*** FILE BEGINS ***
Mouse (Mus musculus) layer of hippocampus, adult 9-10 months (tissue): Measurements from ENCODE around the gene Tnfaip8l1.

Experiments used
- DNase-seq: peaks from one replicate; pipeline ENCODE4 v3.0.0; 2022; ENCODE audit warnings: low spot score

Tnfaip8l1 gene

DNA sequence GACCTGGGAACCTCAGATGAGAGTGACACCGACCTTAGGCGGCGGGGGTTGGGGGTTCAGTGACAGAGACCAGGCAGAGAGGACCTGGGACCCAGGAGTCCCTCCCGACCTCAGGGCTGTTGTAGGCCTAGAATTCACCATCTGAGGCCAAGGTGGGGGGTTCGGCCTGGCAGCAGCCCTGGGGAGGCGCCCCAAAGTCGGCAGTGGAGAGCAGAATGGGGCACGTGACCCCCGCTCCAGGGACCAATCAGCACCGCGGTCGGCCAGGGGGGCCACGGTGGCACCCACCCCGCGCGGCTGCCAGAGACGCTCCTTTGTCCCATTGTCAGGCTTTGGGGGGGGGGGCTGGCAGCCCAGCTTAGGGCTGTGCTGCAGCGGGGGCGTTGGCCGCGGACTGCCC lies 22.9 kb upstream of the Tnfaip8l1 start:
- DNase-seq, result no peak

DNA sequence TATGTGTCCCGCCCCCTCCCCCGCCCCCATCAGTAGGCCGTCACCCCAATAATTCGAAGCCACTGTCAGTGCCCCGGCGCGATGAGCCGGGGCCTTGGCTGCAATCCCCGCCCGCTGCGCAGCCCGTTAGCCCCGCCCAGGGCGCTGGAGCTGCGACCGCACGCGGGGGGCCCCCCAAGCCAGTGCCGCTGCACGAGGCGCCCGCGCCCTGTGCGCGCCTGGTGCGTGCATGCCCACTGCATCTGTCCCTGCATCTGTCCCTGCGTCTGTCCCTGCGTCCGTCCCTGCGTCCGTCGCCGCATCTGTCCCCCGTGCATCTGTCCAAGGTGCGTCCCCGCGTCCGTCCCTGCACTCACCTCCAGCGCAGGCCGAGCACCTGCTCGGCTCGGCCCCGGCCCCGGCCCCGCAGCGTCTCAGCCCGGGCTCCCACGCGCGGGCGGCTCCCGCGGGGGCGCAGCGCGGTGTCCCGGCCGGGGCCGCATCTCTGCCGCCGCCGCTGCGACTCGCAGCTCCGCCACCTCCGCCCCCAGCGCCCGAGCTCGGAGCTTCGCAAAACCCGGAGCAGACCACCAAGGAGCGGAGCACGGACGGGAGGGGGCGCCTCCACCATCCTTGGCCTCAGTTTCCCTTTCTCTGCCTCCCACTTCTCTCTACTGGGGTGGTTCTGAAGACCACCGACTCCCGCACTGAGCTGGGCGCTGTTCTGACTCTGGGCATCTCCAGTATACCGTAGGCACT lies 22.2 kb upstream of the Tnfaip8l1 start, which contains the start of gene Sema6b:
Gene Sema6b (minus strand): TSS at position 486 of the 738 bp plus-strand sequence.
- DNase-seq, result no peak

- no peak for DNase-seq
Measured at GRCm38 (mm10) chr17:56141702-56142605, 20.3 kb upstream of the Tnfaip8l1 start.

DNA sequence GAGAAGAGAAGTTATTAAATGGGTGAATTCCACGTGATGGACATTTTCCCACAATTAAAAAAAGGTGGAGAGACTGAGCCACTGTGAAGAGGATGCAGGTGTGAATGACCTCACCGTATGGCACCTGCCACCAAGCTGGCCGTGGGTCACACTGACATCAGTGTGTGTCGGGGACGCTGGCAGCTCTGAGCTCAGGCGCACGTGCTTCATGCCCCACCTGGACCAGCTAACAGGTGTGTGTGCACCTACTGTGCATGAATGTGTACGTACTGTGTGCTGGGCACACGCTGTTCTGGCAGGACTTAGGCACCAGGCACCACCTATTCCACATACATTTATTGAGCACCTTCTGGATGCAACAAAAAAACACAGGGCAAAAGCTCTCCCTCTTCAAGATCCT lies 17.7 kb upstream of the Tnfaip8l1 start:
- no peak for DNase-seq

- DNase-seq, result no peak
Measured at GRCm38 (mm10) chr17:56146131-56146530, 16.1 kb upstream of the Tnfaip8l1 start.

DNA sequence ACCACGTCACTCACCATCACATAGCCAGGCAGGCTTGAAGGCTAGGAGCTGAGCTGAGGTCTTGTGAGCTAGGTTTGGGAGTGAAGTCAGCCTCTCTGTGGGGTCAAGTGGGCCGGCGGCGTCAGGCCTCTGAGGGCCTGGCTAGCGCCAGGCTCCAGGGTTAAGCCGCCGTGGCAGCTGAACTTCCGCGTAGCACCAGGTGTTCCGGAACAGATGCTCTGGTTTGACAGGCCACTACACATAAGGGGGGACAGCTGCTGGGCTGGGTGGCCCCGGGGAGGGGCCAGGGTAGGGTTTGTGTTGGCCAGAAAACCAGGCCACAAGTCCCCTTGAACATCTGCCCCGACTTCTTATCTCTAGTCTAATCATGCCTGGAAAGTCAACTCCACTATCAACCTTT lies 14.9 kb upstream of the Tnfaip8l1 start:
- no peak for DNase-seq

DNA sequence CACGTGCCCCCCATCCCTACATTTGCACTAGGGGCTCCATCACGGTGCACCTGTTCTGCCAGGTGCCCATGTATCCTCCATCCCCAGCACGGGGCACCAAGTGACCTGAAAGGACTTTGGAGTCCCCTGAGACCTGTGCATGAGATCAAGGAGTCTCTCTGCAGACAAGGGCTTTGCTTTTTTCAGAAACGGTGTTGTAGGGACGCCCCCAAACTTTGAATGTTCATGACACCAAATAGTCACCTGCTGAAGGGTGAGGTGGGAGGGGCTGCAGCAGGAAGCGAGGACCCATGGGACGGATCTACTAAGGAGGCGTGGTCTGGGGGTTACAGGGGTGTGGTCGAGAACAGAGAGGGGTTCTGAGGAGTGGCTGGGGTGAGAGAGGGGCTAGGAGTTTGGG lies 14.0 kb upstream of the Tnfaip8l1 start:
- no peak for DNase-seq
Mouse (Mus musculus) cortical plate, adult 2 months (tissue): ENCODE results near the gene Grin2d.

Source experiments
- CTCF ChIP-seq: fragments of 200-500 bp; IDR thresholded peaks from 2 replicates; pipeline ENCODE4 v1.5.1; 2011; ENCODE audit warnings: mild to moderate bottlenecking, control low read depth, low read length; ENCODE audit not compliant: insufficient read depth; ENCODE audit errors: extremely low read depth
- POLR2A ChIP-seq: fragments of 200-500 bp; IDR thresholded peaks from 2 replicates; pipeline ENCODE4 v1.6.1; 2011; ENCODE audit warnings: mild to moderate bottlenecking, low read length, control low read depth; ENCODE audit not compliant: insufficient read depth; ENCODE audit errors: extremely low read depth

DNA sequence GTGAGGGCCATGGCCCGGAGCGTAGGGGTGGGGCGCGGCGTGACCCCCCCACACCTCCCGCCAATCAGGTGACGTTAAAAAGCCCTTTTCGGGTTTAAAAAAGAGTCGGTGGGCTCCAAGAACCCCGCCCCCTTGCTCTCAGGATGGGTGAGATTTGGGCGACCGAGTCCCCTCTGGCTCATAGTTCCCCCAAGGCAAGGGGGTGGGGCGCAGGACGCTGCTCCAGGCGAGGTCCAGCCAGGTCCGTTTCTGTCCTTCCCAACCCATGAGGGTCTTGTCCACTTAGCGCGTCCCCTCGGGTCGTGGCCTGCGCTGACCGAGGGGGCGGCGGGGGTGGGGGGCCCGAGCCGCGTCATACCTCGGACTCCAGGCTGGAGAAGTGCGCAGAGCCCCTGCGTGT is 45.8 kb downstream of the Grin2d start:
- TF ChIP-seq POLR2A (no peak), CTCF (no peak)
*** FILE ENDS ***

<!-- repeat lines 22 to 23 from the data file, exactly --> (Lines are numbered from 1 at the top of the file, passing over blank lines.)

- CTCF ChIP-seq: fragments of 200-500 bp; IDR thresholded peaks from 2 replicates; pipeline ENCODE4 v1.5.1; 2011; ENCODE audit warnings: mild to moderate bottlenecking, control low read depth, low read length; ENCODE audit not compliant: insufficient read depth; ENCODE audit errors: extremely low read depth
- POLR2A ChIP-seq: fragments of 200-500 bp; IDR thresholded peaks from 2 replicates; pipeline ENCODE4 v1.6.1; 2011; ENCODE audit warnings: mild to moderate bottlenecking, low read length, control low read depth; ENCODE audit not compliant: insufficient read depth; ENCODE audit errors: extremely low read depth